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YouTube’s new ads will feature, among others, fashion-themed video blogger Bethany Mota, who along with makeup tutorial host Michelle Phan and baker Rosanna Pansino have more than 19 million subscribers.

Google Inc. is launching an advertising campaign on Monday aimed at attracting more advertisers to its online video service, YouTube.

The ads, which will appear online and on billboards and transit ads in Toronto, are part of a larger effort to increase YouTube's audience and the star power of its highest profile video creators. It also follows on changes the tech giant has made to how it sells ads on YouTube, which have been a success in the United States and are now rolling out in Canada.

In recent years, online video companies such as Google and AOL Inc. have hosted presentations modelled after the annual TV "upfronts," where broadcasters pitch their shows to marketers, their ad agencies and media buyers. (YouTube's "Pulse" presentation will be held in Toronto in mid-April.)

But Google has not always made it as simple for advertisers to know which channels reach the most people in their desired demographics.

Last week, the company announced the Canadian launch of Google Preferred, which allows companies to buy ads on the top 5 per cent of YouTube content – measured by views and engagement – and guarantees reach to those marketers' specified target audiences.

"Advertisers had been asking us … 'What is the prime-time of the Web?'" said Fab Dolan, head of YouTube marketing for Canada.

When Preferred launched in the United States last year, the advertising inventory sold out among 100 companies. Thirty of those had never advertised on YouTube before. The video creators who were included in Preferred selling saw their revenues go up 70 per cent in 2014.

The campaign starting Monday is another piece of that puzzle.

The ads will feature creators such as fashion-themed video blogger Bethany Mota and AsapSCIENCE, a duo who produce videos that explain things such as Type A personalities or déjà vu through a scientific lens.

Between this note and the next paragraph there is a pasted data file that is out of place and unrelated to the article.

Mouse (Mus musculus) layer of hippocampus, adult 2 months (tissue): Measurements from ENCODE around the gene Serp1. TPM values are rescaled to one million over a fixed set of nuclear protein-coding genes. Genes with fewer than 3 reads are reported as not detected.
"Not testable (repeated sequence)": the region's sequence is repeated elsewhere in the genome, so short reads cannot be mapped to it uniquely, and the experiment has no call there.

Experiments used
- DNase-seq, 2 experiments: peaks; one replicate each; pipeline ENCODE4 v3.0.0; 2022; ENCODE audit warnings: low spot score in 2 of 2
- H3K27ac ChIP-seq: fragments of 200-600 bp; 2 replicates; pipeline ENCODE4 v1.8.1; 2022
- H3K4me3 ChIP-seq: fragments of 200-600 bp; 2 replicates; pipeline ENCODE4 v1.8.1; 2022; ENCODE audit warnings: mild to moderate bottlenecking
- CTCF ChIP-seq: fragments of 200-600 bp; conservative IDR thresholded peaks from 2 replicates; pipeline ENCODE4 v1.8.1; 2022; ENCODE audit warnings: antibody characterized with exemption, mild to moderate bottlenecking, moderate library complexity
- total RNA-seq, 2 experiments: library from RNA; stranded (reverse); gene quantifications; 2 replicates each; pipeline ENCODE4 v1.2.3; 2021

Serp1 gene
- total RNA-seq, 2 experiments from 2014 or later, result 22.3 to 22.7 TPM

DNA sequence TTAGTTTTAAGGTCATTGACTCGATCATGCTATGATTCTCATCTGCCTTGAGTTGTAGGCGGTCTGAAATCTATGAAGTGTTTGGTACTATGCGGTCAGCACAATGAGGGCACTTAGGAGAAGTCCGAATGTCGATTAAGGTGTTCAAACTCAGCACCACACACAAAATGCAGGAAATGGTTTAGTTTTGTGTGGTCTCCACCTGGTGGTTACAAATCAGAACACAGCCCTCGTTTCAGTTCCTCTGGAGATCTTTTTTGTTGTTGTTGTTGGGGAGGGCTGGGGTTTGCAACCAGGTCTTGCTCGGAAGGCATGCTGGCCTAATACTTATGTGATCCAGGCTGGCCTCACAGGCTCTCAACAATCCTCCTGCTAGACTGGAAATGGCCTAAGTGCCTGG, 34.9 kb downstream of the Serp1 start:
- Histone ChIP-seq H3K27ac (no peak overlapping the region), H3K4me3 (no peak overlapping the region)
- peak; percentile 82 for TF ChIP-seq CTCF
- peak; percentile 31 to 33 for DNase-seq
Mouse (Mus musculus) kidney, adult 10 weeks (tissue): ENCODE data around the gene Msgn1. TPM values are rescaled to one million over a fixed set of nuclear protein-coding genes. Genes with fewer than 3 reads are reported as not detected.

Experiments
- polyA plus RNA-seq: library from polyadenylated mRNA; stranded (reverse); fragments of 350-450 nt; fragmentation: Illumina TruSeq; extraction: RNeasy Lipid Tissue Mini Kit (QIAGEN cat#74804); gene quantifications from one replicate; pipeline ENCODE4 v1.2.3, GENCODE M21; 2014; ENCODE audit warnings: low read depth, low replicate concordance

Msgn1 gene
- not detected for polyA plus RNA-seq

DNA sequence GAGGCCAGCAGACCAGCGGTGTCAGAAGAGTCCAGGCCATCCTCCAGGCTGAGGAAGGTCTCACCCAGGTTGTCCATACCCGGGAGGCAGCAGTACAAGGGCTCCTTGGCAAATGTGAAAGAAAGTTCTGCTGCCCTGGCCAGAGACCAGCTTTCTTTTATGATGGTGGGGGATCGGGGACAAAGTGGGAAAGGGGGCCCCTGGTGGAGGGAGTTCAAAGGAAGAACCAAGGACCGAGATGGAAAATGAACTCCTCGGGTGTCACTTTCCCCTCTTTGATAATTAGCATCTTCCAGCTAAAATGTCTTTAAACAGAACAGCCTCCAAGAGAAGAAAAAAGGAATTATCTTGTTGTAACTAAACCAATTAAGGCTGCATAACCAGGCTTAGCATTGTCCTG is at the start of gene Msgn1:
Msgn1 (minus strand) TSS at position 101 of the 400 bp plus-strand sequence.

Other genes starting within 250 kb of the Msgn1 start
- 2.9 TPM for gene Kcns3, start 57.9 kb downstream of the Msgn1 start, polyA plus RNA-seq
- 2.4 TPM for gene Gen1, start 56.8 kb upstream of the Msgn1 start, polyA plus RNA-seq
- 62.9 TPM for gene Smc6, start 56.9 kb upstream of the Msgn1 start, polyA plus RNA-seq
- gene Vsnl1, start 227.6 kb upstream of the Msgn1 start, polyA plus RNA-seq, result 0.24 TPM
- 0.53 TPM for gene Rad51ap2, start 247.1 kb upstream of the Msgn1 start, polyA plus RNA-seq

They follow work the company has done in the United States. In 2013, YouTube aired its first television commercials there. Last year, it ran a TV campaign promoting three creators: makeup tutorial host Michelle Phan, baker Rosanna Pansino and Ms. Mota. Combined, just those three channels have more than 19 million subscribers, making them attractive vehicles for advertisers. After the campaign launched, viewership on those channels rose 72 per cent.

Google will be sending a "Look Book" to Canadian companies and their ad agencies, with professional photographs of some popular YouTubers alongside data about their viewership numbers and the content they cover. It also touts YouTube's most attractive stats for advertisers: for example, and 77 per cent of Internet users in Canada visit the site, half of the overall video views happen on mobile devices.

In early May, YouTube will also be holding a "fan fest" in Toronto, giving viewers a chance to meet some video creators.

Expanding those audiences is important because the more sway YouTubers have, the more they are likely to sell ads to run before their videos, or be paid for partnerships with brands.

For those companies, it's a chance to gain authenticity among younger consumers: 63 per cent of teenagers said they would try a product recommended by someone they follow on YouTube, according to a survey of 500 teen Internet users done in November by Defy Media. Less than half of those teens said that TV and movie stars have the same influence with them.

People who create things online, some of whom you may never have heard of, can wield enormous influence. Facebook Inc.-owned photo sharing service Instagram is busily promoting itself as a marketing vehicle, helping advertisers to fine-tune their own accounts. But increasingly, popular accounts are also targeted for partnerships with brands.

Last week, Adweek reported that U.S. retailer Lord & Taylor paid 50 popular Instagrammers to post photos of themselves wearing the same dress. The barrage of photos was intended to promote the stores' new "fashion forward" clothing collection. The dress sold out in one weekend.

"Marketers are playing catch-up with consumers who have long since adopted a whole new celebrity ecosystem," Google's Mr. Dolan said. "It's not the DiCaprios and the Clooneys that we're all used to. … It's a new generation. These are not like celebrities. They're people you can talk to, and they develop their own content so they are in control."

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